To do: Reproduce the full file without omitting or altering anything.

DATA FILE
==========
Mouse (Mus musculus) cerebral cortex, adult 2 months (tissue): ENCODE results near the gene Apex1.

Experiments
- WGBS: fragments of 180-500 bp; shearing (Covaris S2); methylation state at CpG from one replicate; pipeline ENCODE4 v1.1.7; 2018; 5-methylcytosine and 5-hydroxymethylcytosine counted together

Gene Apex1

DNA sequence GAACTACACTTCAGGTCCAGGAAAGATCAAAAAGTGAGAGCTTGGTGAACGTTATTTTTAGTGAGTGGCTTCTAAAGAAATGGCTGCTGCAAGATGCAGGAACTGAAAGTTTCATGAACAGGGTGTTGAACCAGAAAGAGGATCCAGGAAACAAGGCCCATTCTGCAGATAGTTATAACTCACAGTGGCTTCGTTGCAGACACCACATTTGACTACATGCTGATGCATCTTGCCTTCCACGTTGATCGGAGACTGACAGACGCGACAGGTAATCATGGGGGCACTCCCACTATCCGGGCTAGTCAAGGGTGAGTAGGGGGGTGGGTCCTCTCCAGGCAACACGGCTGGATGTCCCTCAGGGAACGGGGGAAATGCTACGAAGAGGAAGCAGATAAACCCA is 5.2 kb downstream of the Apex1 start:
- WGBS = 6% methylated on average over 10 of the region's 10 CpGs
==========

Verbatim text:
Mouse (Mus musculus) cerebral cortex, adult 2 months (tissue): ENCODE results near the gene Apex1.

Experiments
- WGBS: fragments of 180-500 bp; shearing (Covaris S2); methylation state at CpG from one replicate; pipeline ENCODE4 v1.1.7; 2018; 5-methylcytosine and 5-hydroxymethylcytosine counted together

Gene Apex1

DNA sequence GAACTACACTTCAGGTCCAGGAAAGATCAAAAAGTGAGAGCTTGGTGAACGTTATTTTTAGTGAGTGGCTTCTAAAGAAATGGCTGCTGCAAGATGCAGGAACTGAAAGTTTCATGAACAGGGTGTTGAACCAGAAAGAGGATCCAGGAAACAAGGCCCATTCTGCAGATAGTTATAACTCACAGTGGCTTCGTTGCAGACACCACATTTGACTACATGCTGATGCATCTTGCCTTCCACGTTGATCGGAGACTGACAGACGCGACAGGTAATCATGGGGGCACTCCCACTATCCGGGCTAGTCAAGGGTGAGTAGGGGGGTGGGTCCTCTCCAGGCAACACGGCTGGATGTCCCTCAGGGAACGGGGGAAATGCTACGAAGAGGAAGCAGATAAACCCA is 5.2 kb downstream of the Apex1 start:
- WGBS = 6% methylated on average over 10 of the region's 10 CpGs